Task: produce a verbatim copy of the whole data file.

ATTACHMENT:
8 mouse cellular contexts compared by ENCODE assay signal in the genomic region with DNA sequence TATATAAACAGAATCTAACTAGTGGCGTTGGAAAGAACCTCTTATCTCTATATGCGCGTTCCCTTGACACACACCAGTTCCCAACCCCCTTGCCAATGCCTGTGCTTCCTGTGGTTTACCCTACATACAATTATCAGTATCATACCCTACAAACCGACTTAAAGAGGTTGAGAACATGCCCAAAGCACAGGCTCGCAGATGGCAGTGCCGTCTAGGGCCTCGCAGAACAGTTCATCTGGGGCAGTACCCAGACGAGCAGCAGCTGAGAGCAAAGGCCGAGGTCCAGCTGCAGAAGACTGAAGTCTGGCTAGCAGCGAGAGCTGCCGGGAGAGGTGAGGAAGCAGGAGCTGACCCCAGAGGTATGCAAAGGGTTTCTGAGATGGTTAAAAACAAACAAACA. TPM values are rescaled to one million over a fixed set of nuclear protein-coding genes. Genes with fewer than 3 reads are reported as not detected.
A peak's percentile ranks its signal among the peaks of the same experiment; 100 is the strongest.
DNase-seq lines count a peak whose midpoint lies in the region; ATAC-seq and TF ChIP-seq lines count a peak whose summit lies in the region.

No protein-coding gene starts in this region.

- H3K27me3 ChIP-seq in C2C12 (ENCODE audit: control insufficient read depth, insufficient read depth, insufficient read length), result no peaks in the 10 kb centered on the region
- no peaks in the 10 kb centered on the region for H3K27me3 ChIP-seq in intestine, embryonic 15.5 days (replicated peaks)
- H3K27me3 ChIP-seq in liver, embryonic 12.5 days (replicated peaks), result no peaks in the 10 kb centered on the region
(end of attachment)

8 mouse cellular contexts compared by ENCODE assay signal in the genomic region with DNA sequence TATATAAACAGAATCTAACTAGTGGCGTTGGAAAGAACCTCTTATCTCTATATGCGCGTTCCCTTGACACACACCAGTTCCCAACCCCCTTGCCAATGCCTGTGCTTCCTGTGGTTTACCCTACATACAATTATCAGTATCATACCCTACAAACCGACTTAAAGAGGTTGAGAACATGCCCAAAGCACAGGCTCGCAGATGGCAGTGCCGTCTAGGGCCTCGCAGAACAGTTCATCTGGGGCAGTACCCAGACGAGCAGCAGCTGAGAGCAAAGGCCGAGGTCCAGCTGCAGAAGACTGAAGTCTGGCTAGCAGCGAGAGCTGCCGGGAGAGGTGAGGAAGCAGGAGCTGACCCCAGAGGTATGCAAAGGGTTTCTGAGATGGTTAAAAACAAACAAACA. TPM values are rescaled to one million over a fixed set of nuclear protein-coding genes. Genes with fewer than 3 reads are reported as not detected.
A peak's percentile ranks its signal among the peaks of the same experiment; 100 is the strongest.
DNase-seq lines count a peak whose midpoint lies in the region; ATAC-seq and TF ChIP-seq lines count a peak whose summit lies in the region.

No protein-coding gene starts in this region.

- H3K27me3 ChIP-seq in C2C12 (ENCODE audit: control insufficient read depth, insufficient read depth, insufficient read length), result no peaks in the 10 kb centered on the region
- no peaks in the 10 kb centered on the region for H3K27me3 ChIP-seq in intestine, embryonic 15.5 days (replicated peaks)
- H3K27me3 ChIP-seq in liver, embryonic 12.5 days (replicated peaks), result no peaks in the 10 kb centered on the region